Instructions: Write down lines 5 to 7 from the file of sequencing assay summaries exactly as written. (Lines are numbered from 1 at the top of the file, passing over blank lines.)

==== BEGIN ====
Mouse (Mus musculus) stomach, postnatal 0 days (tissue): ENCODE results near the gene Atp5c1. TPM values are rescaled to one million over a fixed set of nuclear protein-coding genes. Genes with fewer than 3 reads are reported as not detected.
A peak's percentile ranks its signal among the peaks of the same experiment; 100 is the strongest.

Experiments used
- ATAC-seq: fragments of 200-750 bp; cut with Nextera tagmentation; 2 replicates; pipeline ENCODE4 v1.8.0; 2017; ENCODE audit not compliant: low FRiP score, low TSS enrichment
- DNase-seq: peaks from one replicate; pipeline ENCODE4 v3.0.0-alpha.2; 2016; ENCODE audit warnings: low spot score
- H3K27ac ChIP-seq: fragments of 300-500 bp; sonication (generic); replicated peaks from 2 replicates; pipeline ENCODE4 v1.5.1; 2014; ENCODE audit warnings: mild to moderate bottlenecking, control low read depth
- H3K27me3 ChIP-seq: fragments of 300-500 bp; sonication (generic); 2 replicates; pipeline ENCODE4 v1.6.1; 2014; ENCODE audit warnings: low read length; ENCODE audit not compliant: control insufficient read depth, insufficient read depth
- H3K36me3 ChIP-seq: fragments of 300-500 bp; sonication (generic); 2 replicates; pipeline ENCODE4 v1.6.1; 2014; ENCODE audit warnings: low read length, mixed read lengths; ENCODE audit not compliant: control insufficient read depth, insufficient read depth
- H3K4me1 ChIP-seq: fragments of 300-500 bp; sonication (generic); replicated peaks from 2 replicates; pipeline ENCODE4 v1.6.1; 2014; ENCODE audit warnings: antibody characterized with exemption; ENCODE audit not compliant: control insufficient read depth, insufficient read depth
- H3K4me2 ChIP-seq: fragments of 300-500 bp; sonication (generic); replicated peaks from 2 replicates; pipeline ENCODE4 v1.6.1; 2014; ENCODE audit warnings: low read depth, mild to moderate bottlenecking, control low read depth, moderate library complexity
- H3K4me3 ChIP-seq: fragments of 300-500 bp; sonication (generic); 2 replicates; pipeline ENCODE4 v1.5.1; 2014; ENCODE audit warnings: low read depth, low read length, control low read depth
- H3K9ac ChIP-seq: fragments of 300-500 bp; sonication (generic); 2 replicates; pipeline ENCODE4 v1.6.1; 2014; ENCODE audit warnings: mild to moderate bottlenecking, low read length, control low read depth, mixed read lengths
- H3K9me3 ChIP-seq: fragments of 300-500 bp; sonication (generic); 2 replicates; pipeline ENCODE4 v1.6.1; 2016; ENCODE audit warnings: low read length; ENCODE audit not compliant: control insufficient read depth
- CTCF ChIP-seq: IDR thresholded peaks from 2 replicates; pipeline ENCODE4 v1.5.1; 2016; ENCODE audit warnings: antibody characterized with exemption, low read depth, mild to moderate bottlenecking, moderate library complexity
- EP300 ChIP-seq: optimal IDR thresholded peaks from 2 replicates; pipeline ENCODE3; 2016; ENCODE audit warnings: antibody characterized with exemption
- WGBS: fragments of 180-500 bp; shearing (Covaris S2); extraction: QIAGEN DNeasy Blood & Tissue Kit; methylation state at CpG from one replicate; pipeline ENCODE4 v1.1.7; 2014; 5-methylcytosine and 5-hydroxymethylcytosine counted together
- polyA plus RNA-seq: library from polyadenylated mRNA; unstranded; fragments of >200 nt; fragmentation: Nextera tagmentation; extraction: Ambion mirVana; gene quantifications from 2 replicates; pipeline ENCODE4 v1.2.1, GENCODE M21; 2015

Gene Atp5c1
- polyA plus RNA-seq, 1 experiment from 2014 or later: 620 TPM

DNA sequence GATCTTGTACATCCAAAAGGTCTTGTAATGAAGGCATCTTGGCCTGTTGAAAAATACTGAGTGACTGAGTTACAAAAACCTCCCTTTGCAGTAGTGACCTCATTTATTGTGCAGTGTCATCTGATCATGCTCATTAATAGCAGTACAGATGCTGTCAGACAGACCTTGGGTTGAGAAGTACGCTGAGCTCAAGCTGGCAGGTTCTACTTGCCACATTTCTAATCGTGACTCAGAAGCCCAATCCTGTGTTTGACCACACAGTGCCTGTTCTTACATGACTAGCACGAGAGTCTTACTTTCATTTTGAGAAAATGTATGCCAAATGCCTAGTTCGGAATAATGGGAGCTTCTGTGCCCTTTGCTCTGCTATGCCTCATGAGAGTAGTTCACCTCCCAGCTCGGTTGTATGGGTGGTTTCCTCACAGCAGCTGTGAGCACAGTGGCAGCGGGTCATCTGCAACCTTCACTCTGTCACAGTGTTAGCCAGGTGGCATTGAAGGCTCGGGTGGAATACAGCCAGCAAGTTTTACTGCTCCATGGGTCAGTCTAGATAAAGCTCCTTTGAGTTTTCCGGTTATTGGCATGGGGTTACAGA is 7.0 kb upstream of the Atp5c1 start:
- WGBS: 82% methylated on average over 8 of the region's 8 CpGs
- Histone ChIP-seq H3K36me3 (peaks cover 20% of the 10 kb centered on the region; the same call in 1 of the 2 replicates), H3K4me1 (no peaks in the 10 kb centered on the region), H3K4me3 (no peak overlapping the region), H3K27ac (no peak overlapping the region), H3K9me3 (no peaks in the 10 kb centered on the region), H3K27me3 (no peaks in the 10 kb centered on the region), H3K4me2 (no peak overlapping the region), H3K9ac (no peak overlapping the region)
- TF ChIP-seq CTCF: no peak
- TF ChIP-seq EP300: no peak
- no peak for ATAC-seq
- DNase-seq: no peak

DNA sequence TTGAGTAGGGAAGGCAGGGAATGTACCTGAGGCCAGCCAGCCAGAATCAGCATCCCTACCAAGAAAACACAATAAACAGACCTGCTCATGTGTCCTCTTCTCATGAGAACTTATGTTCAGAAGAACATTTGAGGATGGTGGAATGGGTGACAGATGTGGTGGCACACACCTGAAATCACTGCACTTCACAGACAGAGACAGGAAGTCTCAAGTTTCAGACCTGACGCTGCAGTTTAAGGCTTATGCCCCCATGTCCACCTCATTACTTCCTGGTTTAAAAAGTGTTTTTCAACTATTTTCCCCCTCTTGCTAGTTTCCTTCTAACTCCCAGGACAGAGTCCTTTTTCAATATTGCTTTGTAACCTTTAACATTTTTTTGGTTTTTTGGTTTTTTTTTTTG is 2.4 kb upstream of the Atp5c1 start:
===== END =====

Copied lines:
- DNase-seq: peaks from one replicate; pipeline ENCODE4 v3.0.0-alpha.2; 2016; ENCODE audit warnings: low spot score
- H3K27ac ChIP-seq: fragments of 300-500 bp; sonication (generic); replicated peaks from 2 replicates; pipeline ENCODE4 v1.5.1; 2014; ENCODE audit warnings: mild to moderate bottlenecking, control low read depth
- H3K27me3 ChIP-seq: fragments of 300-500 bp; sonication (generic); 2 replicates; pipeline ENCODE4 v1.6.1; 2014; ENCODE audit warnings: low read length; ENCODE audit not compliant: control insufficient read depth, insufficient read depth